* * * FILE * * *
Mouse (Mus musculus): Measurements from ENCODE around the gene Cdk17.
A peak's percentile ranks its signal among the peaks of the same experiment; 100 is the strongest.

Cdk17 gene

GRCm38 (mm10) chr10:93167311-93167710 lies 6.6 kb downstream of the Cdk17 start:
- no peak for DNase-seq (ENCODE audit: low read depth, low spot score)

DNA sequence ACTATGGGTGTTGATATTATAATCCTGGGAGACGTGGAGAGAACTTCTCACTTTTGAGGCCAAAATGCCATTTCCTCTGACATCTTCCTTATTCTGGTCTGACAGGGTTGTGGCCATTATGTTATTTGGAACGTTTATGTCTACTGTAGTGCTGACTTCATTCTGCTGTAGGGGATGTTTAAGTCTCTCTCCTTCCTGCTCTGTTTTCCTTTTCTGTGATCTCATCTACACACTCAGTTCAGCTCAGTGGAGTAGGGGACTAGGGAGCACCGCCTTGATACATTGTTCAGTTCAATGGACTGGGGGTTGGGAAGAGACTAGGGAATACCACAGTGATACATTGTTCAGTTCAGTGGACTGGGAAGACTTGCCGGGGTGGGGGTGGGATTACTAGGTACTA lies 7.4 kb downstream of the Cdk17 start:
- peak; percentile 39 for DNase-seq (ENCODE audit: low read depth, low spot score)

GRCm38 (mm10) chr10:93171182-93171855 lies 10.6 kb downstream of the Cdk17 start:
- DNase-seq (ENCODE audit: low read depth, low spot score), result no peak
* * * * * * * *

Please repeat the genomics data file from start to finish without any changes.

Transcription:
Mouse (Mus musculus): Measurements from ENCODE around the gene Cdk17.
A peak's percentile ranks its signal among the peaks of the same experiment; 100 is the strongest.

Cdk17 gene

GRCm38 (mm10) chr10:93167311-93167710 lies 6.6 kb downstream of the Cdk17 start:
- no peak for DNase-seq (ENCODE audit: low read depth, low spot score)

DNA sequence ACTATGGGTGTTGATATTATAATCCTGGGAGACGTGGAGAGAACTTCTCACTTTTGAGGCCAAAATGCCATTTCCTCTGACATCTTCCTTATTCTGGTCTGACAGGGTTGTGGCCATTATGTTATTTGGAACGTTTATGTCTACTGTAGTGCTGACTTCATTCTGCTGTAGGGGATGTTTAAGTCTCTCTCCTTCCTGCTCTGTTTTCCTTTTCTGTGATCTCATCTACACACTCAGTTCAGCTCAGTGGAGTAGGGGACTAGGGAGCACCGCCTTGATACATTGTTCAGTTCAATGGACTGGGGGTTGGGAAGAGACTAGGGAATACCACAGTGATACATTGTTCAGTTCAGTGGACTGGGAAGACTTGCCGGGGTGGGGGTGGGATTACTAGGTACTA lies 7.4 kb downstream of the Cdk17 start:
- peak; percentile 39 for DNase-seq (ENCODE audit: low read depth, low spot score)

GRCm38 (mm10) chr10:93171182-93171855 lies 10.6 kb downstream of the Cdk17 start:
- DNase-seq (ENCODE audit: low read depth, low spot score), result no peak